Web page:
Judith Beveridge’s Hook and Eye is a collection of previously published poems selected to showcase the highly regarded Australian poet’s work to an American readership. The poems are for the most part imaginatively — rather than autobiographically — conceived, lyrical while still remaining largely outward looking, and full of the sensual imagery and sound-play for which Beveridge’s work is prized. Yet what is most striking about the book, comprised of work written over a twenty-five year span, are the enduring and distinctive spiritual concerns of the poet, and how these inform her praxis.
As Maria Takolander points out in a recent review[i], the book’s first poem, ‘Girl Swinging’, seems deliberately placed to give the reader insight into (perhaps even guidance for entering) the poet’s creative practise.
I often think about
the long process that loves
the sound we make.
It swings us until
we’ve got it by heart;
the music we are.
The process of creation rather than the creation itself is paramount, a process which (like Beveridge) ‘loves’ playing with ‘the sound we make’ and which ‘swings us’ until we come to understand, at a heart level, ‘the music we are’. There is a profound desire for personal transformation: the speaker, longing ‘to be a symphony / levitated by grace-notes’, turns quietly within, ‘listening to myself’ until ‘that feeling comes / of being lifted into the air’. Takolander has convincingly argued that lyric poetry is fundamentally a poetry of embodiment and senses a paradox here in the way the remembered sensations of the girl’s body ‘swinging’ generate the adult speaker’s spiritual disembodiment. Yet it is not merely sensory experience which leads to this state – it is the poet’s attentive focus upon the girl’s sensory experience which foreground a form of mindfulness and lead the narrator of ‘Girl Swinging’ to her own kind of lyric elevation. Beveridge’s poetry could perhaps be called a poetry of conscious embodiment; here, physicality acts as tool for deepening the narrator’s awareness until she rises into a space of ‘…clear singing / …above / the common rattle / of chains’.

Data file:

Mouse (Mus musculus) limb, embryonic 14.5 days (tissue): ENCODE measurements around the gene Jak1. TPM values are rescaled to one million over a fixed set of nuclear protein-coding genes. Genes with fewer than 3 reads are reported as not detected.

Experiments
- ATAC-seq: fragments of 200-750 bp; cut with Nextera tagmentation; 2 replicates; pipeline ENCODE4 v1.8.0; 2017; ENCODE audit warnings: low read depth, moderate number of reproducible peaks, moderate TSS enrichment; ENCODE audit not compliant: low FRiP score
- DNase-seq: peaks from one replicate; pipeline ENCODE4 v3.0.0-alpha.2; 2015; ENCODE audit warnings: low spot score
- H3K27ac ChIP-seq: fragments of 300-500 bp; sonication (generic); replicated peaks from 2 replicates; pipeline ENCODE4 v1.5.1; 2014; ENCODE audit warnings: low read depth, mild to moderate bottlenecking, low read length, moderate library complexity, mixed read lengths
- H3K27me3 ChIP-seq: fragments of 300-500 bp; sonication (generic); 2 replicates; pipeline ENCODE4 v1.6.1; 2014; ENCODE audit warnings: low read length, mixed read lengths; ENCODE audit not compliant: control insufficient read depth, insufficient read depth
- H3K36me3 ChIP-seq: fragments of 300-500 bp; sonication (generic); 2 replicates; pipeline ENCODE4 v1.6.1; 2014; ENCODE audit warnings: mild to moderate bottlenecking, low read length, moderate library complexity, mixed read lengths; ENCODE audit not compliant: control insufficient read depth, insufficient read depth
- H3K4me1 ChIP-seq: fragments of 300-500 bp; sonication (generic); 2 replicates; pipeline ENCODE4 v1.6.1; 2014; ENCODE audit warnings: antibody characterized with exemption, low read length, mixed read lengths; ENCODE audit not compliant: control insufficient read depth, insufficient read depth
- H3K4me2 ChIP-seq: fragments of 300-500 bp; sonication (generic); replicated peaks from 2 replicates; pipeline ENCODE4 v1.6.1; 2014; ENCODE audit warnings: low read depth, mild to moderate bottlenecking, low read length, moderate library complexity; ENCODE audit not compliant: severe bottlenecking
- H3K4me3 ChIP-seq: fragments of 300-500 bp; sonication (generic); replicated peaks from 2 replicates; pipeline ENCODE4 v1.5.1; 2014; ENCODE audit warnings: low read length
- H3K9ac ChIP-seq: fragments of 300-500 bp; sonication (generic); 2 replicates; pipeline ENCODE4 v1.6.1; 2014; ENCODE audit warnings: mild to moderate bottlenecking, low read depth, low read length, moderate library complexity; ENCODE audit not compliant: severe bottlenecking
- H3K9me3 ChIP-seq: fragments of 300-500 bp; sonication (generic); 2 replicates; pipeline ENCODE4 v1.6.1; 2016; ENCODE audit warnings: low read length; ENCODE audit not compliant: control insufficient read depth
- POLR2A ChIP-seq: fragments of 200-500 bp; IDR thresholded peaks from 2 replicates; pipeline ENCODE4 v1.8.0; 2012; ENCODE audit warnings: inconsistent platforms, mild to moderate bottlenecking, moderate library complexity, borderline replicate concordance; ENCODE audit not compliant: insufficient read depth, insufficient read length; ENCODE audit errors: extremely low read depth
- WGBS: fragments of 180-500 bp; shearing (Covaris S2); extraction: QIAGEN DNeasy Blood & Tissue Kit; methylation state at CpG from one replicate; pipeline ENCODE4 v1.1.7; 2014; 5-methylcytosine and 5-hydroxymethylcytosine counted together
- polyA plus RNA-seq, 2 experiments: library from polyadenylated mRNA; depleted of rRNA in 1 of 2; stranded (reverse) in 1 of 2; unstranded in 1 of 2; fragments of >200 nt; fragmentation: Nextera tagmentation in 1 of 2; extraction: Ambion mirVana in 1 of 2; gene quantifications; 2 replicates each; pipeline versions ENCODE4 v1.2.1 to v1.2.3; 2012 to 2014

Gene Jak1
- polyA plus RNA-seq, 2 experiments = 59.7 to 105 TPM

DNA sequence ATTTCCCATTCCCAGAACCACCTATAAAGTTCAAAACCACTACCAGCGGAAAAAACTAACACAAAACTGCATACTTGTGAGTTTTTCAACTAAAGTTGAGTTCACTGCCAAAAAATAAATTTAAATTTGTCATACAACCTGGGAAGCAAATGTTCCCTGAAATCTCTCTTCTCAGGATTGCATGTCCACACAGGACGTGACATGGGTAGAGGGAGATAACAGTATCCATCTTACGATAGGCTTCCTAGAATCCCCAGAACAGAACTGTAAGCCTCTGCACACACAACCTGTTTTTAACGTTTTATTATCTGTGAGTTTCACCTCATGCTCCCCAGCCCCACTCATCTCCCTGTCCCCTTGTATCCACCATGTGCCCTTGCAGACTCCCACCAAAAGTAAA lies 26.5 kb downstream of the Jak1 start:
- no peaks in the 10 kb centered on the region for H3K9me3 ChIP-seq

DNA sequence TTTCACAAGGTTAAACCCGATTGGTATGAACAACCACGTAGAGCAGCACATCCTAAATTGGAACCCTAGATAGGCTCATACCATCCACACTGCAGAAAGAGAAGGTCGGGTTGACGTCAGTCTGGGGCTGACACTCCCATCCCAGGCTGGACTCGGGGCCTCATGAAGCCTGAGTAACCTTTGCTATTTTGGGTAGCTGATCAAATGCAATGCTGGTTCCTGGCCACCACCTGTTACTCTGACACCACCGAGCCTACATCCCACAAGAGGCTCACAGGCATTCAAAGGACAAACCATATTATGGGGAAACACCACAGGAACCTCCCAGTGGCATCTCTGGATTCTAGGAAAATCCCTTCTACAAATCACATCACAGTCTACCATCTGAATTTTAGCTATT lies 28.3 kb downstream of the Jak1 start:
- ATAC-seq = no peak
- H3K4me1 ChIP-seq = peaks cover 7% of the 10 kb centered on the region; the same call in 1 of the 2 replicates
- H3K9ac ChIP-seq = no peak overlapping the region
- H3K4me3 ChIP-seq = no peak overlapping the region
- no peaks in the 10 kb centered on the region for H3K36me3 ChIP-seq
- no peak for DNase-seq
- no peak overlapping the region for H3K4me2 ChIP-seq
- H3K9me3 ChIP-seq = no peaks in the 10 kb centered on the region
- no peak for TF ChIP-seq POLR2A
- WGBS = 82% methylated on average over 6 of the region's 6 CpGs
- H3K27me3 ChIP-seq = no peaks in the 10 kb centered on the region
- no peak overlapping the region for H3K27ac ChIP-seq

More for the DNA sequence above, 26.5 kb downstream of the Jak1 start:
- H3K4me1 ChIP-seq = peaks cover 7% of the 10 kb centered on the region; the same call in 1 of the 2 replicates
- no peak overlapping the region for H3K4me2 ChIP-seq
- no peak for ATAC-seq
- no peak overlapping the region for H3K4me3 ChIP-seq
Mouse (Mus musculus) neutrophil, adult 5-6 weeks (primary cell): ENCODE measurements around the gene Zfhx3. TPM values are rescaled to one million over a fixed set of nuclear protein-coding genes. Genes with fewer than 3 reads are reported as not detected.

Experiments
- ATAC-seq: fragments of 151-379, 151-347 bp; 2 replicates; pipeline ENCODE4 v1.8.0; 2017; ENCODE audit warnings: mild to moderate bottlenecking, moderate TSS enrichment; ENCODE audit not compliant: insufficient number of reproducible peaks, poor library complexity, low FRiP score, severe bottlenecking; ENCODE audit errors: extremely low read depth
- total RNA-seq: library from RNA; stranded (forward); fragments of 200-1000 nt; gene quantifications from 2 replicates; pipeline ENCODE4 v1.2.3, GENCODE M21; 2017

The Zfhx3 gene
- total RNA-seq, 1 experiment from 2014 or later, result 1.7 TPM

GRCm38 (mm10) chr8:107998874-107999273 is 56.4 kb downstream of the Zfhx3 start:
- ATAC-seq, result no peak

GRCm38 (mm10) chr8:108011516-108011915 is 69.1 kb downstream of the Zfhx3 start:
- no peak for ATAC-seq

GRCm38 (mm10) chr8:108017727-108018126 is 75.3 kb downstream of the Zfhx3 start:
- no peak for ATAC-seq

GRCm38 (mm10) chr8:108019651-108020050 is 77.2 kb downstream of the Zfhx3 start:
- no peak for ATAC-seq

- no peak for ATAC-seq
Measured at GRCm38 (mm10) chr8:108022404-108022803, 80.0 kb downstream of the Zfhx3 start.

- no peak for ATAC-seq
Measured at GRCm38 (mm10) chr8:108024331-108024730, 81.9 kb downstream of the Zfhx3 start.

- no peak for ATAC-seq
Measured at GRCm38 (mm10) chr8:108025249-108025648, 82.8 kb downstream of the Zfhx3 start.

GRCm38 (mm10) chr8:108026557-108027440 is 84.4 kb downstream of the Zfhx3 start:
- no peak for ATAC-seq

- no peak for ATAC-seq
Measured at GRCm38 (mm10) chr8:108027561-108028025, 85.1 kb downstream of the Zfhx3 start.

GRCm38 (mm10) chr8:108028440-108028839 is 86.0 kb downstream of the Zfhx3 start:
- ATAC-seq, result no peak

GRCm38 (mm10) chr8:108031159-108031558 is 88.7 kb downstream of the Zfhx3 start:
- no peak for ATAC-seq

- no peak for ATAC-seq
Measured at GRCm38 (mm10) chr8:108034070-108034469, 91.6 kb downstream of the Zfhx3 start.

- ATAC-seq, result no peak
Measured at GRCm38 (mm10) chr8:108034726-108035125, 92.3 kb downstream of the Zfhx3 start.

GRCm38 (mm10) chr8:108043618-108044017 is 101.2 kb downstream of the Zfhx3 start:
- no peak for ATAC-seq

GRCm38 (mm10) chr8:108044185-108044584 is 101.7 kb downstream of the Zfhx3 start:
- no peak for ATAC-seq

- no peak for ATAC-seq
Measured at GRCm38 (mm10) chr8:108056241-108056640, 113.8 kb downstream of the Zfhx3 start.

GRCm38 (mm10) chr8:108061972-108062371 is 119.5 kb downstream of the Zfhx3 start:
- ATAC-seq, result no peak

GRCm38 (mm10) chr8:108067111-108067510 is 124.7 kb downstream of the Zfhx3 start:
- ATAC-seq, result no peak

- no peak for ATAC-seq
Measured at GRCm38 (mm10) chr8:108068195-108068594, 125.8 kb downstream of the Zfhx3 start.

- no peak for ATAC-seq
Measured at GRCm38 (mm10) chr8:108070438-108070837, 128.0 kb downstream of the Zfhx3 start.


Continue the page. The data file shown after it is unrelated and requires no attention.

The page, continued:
You can read the rest of the review over at Mascara. My thanks to editor Michelle Cahill.